While it may not hold the same historical ties as the King George VI Chase and the Cheltenham Gold Cup, the three-mile showpiece usually attracts some of the best staying chasers in the country and is one Nicholls has dominated.
Since its inception in 2005, Nicholls has pocketed the Grade One contest a remarkable six times — with Kauto Star providing four of those victories.
Although Silviniaco Conti has some way to go to equal the exploits of his former stablemate, the nine-year-old bids to move a step closer to matching the efforts of the 16-times Grade One winner by taking this contest for a third time.
After finishing a staying-on second in his prep run over hurdles at Kempton earlier this month, Nicholls is optimistic he has the dual King George winner cherry-ripe for the weekend.
He said: “He wasn’t as far forward as I wanted to run in a Charlie Hall or anything like that, hence the run over hurdles. He has improved enormously for that run.
“He has not missed a beat since Kempton and his stamina will be very important this weekend.
“He is not a morning glory worker at home so you would never know if he was going particularly well.
“We get loads of graft into him to get him fit — Noel (Fehily) got off at Kempton and said he felt as well as ever, which is all I wanted to hear.
“The flat track on soft ground is made for him. He is in really good shape and that run will have done him the world of good.
“Really testing ground is probably ideal for him as all he does is gallop and jump.”
The King George is again likely to be on the agenda for Silviniaco Conti, but while Nicholls has not completely ruled out the Cheltenham Festival, the chances of him appearing in a fourth Gold Cup in March appear slim.
However, there is a huge ‘Chase Triple Crown’ bonus up for grabs for winning the Haydock race, the King George and the Gold Cup.
Nicholls said: “If he did happen to win the Betfair and the King George, which is all a big if this year, you would have to consider the £1m (€1.4m) bonus on offer as you don’t get that very often and it’s a big thing.
“He just lacks a bit of pace around Cheltenham and it just gets him in trouble a little bit. Flat tracks do suit him better.
“If the ground was very testing, you would enter him. I would say to suit him it would have to be very testing just to help slow them down a bit, but never say never as he might prove he is in the form of his life over fences this year, you just don’t know.”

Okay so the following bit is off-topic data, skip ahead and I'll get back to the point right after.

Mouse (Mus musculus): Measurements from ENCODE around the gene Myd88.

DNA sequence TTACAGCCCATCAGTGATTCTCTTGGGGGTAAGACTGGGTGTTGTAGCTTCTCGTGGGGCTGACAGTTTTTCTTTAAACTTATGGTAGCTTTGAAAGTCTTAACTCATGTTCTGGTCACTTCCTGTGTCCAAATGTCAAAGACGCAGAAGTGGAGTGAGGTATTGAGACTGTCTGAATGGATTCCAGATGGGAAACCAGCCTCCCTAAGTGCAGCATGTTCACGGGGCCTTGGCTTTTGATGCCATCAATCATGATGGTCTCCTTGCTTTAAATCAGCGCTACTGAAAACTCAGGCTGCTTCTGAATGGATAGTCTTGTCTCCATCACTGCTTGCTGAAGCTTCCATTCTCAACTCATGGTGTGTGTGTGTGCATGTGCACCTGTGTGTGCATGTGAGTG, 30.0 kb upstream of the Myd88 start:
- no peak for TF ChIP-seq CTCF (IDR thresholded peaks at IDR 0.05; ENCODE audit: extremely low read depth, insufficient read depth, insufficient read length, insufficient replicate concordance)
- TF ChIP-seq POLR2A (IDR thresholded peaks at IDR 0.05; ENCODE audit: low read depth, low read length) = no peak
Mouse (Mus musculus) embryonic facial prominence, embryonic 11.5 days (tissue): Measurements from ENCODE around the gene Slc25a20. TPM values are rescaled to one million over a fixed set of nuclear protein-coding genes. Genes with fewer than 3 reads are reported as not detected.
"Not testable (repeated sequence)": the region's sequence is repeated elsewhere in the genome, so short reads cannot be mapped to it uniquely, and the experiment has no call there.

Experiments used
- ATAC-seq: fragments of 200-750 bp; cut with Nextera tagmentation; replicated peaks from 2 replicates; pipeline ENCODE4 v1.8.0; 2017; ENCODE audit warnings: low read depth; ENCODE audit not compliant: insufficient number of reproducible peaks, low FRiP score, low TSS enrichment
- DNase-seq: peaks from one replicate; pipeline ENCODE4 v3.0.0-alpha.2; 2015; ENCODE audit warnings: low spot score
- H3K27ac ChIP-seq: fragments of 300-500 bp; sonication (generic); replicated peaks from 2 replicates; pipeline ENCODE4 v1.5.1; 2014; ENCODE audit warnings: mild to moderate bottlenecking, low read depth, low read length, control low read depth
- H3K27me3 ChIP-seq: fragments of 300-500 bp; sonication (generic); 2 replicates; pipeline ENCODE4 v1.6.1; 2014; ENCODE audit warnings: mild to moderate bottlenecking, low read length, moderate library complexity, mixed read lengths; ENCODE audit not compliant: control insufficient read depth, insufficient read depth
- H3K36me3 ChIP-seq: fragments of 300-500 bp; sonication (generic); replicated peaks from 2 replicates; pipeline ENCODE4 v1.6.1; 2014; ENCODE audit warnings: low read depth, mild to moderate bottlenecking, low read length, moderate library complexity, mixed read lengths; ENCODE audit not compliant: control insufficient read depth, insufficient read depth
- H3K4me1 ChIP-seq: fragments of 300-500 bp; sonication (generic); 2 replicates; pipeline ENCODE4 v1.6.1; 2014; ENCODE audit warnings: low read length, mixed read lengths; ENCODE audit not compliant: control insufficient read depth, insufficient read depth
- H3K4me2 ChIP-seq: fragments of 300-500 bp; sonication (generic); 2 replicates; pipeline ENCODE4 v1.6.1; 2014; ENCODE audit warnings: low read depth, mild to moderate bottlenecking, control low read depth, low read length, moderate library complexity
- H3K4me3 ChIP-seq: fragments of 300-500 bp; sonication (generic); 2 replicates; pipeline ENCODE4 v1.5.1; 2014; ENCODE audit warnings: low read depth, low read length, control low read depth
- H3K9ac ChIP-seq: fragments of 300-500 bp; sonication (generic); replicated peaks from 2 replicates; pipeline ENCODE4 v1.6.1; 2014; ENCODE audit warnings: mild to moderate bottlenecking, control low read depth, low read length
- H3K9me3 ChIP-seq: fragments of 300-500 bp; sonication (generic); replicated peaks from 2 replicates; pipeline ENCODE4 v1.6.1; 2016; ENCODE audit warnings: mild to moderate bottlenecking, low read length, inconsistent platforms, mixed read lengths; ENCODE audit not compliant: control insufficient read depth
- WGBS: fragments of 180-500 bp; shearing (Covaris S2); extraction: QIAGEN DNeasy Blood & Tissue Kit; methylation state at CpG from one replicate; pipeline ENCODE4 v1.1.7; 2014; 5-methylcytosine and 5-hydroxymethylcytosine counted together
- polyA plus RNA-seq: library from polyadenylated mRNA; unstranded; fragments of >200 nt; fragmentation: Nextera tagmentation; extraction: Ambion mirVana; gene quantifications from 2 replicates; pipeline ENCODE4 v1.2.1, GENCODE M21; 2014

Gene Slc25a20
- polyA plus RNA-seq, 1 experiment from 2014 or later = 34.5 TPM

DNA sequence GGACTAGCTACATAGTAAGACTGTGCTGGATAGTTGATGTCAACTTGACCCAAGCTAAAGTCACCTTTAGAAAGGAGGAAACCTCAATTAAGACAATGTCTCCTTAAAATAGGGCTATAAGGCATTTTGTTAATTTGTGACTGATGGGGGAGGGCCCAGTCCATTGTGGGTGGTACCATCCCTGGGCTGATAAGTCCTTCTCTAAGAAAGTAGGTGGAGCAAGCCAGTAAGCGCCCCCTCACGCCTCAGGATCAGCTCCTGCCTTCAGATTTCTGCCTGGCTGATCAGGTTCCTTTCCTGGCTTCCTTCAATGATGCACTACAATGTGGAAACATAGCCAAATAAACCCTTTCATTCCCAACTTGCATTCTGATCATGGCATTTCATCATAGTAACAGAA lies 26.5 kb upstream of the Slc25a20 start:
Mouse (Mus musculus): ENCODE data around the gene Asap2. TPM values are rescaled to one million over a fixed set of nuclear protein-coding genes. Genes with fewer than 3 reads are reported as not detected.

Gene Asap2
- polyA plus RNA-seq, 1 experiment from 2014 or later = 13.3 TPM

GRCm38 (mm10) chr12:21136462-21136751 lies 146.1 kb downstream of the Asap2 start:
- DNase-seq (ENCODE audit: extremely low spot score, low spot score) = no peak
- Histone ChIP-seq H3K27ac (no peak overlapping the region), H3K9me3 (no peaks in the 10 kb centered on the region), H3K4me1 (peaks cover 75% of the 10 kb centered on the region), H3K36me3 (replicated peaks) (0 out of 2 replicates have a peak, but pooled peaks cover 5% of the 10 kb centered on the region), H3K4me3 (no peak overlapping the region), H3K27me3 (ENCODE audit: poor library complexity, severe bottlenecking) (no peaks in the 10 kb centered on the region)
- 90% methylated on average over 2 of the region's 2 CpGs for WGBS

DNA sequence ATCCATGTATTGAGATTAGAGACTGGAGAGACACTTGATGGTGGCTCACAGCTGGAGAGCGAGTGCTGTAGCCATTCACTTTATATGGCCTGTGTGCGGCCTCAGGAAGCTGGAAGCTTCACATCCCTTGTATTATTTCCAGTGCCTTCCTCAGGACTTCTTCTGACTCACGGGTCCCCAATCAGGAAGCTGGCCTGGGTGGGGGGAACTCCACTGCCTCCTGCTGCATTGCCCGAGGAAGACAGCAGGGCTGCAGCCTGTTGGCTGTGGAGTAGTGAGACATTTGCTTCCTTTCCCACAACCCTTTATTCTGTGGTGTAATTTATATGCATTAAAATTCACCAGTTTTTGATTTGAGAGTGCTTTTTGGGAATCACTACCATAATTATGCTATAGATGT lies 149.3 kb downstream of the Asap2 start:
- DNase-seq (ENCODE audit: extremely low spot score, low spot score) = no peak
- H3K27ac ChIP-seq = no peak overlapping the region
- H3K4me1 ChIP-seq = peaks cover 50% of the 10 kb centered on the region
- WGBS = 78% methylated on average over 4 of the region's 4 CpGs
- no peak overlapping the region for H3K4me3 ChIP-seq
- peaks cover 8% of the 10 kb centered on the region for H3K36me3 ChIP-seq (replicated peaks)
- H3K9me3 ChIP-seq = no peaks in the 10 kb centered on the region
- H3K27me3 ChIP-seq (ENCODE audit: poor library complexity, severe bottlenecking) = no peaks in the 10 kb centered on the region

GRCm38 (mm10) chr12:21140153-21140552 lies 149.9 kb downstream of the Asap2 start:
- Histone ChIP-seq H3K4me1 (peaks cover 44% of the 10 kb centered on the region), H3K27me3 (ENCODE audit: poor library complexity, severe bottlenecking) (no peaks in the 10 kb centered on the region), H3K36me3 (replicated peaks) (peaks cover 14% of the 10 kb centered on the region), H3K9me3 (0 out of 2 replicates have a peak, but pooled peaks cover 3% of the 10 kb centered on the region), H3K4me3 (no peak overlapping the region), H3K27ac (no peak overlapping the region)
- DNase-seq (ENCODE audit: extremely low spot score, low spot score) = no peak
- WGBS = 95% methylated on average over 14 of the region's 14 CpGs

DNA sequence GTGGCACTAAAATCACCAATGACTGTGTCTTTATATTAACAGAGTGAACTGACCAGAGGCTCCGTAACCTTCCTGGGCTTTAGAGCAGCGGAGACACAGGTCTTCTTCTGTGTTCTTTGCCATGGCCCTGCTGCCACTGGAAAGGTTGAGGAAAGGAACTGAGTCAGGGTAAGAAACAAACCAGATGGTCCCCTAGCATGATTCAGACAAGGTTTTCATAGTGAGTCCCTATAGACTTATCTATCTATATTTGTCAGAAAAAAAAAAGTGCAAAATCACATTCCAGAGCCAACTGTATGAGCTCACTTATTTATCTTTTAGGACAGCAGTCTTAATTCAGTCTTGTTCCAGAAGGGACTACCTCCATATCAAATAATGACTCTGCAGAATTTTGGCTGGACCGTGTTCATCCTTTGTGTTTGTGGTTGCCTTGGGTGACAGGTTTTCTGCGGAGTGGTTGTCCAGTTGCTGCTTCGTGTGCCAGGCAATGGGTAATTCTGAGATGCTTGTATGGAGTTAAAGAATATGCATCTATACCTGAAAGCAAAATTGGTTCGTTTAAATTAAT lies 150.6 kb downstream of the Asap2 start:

Colin Tizzard’s stable star Cue Card is out to regain the prize he won in 2013, a year during which he also landed the Ascot Chase and the Ryanair Chase as well as filling the runner-up spot behind Silviniaco Conti in the King George.
He endured a torrid time after returning from injury last season, but looked right back to his best after a wind operation when dominating last month’s Charlie Hall Chase at Wetherby.
“He came out of Wetherby absolutely fine. Joe (Tizzard) thinks he’s improved. We think he’s better than he was at Wetherby,” said Tizzard.
Tom Scudamore admits he found it difficult to choose between David Pipe-trained duo Dynaste and Ballynagour, eventually siding with the former, who has been placed in this race for the last two years.
There was little to choose between the pair when second and third behind Cue Card in three weeks ago.
Conor O’Farrell rides Ballynagour this weekend.
“It was a very difficult choice, they are both top-class horses and they have been great friends to me over the years,” Scudamore said.
“But at the end of the day you’re not in it for emotions, you want to win these races and I just felt Dynaste shaded it.”
The field is completed by Jonjo O’Neill’s Holywell, who was fourth in last season’s Cheltenham Gold Cup.
Howver, he needs to raise his game significantly after finishing fifth in the Charlie Hall.